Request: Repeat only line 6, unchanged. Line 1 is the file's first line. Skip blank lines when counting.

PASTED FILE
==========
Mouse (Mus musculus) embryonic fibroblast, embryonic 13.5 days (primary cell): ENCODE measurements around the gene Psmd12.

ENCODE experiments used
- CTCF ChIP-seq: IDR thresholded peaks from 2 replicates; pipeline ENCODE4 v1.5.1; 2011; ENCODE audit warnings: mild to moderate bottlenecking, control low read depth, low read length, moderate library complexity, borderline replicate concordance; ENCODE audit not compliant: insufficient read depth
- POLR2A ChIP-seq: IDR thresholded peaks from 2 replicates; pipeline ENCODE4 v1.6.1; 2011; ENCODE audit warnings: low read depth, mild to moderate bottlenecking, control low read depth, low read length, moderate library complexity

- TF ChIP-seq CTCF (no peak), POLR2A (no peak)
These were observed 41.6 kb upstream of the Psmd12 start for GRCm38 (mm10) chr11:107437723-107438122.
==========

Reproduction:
These were observed 41.6 kb upstream of the Psmd12 start for GRCm38 (mm10) chr11:107437723-107438122.